At first glance, it seemed that several Olympic athletes had broken out in large spots, but now we know it is a result of cupping, which many athletes are now making part of their training and physical therapy. Swimmer Michael Phelps, gymnasts Alex Naddour and Chris Brooks, as well as former swimmer Natalie Coughlin swear by the technique, often used in concert with massage to keep their bodies in top shape. Though the spots being seen on the bodies of U.S. Olympic athletes are technically bruises, they generally aren’t painful.
Cupping is especially good for treating trigger points, according to the Inquisitr. Trigger points are also called muscle knots by some, and can cause extreme pain and tenderness in parts of the body that are overused. In the case of Olympic athletes, this can often be their whole body. On Michael Phelps and the male gymnasts, cupping marks can be seen often on their shoulders and biceps, both places that undergo a great deal of muscle strain. Cupping increases the blood supply to these areas and trigger points, allowing the knots to work themselves out faster than they would with massage or stretching alone.
The New York Times says that cupping, an ancient Chinese healing practice, is having its moment at the Rio Olympics. No, your favorite Olympian did not get into a bar fight in Rio, but rather are undergoing cupping therapy at the hands of their trainer or massage therapist. Some athletes, like gymnast Alex Naddour, is said to have bought a kit on Amazon, and does cupping on himself.
The two most common forms of cupping are done with heat or an air pump, along with round glass or plastic cups, placed directly on the skin. The heat or suction is then used to pull the skin slightly up and away from the underlying muscles, which then creates a hickey-like bruising. Cupping draws blood to the affected area, and soothes overworked muscles. Athletes who use cupping as a tool in their arsenal swear by it, and believe it’s worth being spotted up.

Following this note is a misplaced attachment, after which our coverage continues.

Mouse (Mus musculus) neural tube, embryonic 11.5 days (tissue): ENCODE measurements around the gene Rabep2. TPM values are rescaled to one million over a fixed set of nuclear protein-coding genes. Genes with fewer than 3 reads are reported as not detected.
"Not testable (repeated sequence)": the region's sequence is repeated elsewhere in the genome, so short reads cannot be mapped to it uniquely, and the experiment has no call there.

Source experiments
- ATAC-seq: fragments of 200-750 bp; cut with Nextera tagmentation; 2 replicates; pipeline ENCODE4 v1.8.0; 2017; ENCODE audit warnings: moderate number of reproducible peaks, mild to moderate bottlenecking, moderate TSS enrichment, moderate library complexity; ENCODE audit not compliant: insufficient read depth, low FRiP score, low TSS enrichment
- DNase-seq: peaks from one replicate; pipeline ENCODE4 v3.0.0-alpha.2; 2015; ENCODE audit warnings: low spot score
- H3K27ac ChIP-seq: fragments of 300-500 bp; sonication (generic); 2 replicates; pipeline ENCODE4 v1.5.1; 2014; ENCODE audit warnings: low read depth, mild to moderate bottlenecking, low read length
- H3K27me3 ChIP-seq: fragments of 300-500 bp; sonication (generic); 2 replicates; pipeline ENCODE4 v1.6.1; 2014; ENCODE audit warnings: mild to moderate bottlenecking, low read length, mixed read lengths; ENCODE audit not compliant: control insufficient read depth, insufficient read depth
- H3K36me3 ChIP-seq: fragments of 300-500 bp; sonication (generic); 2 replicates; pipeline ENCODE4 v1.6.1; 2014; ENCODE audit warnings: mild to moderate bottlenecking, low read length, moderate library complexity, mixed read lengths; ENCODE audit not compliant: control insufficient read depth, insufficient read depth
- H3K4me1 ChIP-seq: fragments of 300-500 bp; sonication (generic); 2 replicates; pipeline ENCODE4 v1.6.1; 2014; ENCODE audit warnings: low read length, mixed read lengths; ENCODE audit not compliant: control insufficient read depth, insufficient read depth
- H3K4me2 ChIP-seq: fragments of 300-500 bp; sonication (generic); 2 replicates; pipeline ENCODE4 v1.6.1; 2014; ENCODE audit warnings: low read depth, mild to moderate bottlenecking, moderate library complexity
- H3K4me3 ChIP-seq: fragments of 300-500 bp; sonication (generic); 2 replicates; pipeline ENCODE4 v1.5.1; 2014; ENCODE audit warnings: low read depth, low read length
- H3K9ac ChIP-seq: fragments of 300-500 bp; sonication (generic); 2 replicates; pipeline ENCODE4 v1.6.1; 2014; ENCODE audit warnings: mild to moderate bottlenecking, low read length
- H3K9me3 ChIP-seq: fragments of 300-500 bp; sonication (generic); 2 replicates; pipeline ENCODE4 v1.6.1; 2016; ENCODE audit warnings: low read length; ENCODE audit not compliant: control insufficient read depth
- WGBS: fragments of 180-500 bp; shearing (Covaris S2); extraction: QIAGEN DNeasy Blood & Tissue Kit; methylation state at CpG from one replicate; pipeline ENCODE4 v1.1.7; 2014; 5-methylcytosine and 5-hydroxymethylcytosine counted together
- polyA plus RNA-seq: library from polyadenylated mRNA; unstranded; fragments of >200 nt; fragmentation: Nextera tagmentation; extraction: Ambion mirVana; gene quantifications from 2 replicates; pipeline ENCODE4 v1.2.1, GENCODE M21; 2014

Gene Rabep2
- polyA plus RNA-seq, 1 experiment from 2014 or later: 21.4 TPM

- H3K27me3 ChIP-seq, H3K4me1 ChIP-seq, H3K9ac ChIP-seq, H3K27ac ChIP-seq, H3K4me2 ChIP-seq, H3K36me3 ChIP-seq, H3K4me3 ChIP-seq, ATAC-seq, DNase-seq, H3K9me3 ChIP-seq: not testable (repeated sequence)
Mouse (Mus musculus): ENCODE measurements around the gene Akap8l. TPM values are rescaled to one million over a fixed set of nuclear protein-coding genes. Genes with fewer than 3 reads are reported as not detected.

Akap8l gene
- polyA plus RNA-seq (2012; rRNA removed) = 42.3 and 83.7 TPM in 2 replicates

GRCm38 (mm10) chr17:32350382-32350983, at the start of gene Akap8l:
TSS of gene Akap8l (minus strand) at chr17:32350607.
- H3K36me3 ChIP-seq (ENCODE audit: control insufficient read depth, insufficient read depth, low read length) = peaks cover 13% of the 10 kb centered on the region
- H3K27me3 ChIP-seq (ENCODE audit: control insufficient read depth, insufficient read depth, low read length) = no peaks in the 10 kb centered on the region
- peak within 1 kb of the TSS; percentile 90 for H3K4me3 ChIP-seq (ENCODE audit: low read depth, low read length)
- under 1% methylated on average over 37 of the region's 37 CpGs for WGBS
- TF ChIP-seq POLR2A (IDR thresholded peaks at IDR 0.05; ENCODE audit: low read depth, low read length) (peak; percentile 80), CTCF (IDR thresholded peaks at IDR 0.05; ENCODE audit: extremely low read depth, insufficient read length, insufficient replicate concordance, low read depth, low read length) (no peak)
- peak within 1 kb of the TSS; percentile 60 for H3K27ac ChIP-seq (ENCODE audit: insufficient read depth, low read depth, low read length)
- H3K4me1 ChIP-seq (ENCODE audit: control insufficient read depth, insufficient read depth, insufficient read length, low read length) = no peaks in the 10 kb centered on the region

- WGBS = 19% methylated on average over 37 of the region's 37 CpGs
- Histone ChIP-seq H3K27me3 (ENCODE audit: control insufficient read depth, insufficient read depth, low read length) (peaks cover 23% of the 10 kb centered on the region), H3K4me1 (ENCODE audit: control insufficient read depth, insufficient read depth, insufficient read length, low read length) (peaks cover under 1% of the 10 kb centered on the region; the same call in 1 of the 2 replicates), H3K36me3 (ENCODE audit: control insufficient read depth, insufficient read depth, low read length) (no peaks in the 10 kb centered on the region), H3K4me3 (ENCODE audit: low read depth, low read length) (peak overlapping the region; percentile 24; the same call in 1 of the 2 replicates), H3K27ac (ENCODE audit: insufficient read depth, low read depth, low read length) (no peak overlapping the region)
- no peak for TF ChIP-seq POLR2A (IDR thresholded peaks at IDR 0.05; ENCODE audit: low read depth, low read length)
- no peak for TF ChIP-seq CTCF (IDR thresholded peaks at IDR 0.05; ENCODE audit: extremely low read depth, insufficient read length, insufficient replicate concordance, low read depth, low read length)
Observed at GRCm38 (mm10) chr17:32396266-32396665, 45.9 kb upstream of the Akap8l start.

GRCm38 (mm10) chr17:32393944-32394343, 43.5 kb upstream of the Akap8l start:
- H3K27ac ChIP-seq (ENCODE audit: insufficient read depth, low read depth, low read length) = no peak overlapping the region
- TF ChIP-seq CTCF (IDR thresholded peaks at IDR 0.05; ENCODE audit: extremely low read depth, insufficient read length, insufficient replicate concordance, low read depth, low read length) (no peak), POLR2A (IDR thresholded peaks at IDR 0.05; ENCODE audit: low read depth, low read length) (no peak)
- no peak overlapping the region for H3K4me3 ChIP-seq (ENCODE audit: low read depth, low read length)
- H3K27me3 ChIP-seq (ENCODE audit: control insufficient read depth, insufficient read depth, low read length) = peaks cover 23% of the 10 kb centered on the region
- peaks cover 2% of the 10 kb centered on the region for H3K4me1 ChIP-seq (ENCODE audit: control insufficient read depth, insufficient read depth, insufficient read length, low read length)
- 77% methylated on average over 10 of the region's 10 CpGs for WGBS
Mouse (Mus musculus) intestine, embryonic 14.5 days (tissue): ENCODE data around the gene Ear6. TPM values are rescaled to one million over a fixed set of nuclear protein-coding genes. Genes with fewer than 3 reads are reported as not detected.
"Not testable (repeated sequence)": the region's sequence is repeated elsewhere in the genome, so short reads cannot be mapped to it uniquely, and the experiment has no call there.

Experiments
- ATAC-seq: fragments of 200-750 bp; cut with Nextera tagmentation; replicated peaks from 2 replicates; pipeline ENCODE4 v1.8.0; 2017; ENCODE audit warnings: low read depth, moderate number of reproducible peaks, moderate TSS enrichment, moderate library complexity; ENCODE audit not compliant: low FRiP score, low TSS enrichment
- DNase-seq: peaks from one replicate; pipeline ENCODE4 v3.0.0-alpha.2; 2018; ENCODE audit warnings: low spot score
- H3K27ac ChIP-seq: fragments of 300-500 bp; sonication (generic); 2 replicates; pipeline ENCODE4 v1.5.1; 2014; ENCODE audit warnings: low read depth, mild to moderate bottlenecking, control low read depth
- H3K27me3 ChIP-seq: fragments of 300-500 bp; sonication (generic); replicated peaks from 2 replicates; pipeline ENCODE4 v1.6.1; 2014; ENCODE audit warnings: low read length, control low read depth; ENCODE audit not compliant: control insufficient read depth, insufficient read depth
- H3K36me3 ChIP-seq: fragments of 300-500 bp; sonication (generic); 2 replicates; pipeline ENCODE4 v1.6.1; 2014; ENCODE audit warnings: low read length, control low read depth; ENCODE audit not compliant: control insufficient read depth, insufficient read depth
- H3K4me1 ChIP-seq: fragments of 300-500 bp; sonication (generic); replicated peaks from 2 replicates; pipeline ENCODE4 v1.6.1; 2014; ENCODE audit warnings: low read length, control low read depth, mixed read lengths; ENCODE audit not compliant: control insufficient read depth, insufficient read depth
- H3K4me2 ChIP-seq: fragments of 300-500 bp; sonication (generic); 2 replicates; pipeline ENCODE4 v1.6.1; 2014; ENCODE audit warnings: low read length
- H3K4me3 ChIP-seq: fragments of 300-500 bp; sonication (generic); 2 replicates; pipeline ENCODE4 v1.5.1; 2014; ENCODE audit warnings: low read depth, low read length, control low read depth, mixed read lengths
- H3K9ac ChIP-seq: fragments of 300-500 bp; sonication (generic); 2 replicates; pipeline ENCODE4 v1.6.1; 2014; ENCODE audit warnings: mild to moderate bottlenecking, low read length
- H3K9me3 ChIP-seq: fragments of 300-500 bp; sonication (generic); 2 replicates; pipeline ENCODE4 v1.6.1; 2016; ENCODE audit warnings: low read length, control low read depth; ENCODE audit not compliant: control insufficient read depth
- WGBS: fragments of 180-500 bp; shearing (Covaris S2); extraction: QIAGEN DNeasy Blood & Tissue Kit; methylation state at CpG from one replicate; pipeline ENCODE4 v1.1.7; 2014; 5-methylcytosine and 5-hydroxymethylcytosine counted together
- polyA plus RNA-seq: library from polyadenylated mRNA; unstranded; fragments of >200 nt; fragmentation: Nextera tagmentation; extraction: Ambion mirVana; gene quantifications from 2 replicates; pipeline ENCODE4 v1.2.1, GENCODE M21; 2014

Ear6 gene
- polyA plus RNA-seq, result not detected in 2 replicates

Though some skeptics say that the only benefit to cupping is a placebo effect, a big part of training and physical well-being is mental. In a study of people who suffered with arthritis of the knee, there was a group who received cupping, and a control group who received nothing. The cupping group reported less pain, but obviously, they knew they were being cupped.
Dr. Leonid Kalichman says that part of cupping’s success is due to the placebo effect, but the therapy also has real physiological effect, too.
“A placebo effect is present in all treatments, and I am sure that it is substantial in the case of cupping as well. A patient can feel the treatment and has marks after it, and this can contribute to a placebo effect.”
Dr. Kalichman believes that the localized inflammation caused by cupping triggers the immune system to produce “small proteins that enhance communication between cells and help to modulate the immune response.”
Many people are asking about the dots on the Olympic athletes this week. This is nothing new to Denison student... https://t.co/c774r5IteI— Denison AT (@DUSportsMed) August 8, 2016
The New York Post says that gymnast Alex Naddour claims that his cupping kit was the best $15 he ever spent. Fans watching Naddour on the rings couldn’t help but notice the round reddish-purple circles on his bicep, but Naddour says for a while, cupping was his training secret.
“That’s been the secret that I have had through this year that keeps me healthy.”
Naddour says that cupping has been better for him than massage or cortisone shots. Found on Amazon, Naddour says that his cupping kit travels with him.
“It’s been better than any money I’ve spent on anything else.”
U.S. Men’s gymnastics captain Chris Brooks also says that he swears by cupping, and appreciates that using cupping doesn’t require a doctor or even necessarily a physical therapist or massage therapist.
“You’re like, ‘OK, I’m sore here.’ Throw a cup on, and your roommate will help you, or you can do it yourself.”
Have you tried cupping? What do you think?
[Photo by Ian MacNicol/Getty Images]